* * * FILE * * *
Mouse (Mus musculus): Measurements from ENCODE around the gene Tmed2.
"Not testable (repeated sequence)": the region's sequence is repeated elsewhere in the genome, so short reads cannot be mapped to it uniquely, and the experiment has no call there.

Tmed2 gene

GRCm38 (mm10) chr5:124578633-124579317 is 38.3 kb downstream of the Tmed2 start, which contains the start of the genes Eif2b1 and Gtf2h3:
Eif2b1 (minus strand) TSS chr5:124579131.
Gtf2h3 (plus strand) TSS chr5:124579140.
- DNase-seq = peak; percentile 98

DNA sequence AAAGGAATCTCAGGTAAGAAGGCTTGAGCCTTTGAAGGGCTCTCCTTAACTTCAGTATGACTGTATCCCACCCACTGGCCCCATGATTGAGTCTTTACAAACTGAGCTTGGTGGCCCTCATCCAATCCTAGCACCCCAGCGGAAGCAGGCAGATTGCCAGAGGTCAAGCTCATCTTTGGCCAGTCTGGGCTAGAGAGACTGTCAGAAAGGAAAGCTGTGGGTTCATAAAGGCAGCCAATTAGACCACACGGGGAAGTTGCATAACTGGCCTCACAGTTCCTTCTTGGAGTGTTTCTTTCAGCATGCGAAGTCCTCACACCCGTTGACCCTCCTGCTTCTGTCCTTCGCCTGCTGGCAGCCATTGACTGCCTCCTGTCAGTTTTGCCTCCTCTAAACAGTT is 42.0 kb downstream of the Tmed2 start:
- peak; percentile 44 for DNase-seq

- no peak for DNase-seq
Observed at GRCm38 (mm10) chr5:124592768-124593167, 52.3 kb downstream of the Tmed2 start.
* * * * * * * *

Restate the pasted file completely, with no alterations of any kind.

Mouse (Mus musculus): Measurements from ENCODE around the gene Tmed2.
"Not testable (repeated sequence)": the region's sequence is repeated elsewhere in the genome, so short reads cannot be mapped to it uniquely, and the experiment has no call there.

Tmed2 gene

GRCm38 (mm10) chr5:124578633-124579317 is 38.3 kb downstream of the Tmed2 start, which contains the start of the genes Eif2b1 and Gtf2h3:
Eif2b1 (minus strand) TSS chr5:124579131.
Gtf2h3 (plus strand) TSS chr5:124579140.
- DNase-seq = peak; percentile 98

DNA sequence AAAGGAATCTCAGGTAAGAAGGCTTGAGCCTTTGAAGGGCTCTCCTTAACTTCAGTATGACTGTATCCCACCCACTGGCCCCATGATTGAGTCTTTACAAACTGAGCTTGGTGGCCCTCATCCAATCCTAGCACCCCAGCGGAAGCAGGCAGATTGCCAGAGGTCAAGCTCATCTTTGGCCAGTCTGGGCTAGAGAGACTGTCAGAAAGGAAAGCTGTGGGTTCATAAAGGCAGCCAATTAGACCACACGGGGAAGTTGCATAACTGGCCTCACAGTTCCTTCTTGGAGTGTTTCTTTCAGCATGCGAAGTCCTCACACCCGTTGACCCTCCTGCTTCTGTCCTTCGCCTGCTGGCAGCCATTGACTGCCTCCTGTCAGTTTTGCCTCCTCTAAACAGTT is 42.0 kb downstream of the Tmed2 start:
- peak; percentile 44 for DNase-seq

- no peak for DNase-seq
Observed at GRCm38 (mm10) chr5:124592768-124593167, 52.3 kb downstream of the Tmed2 start.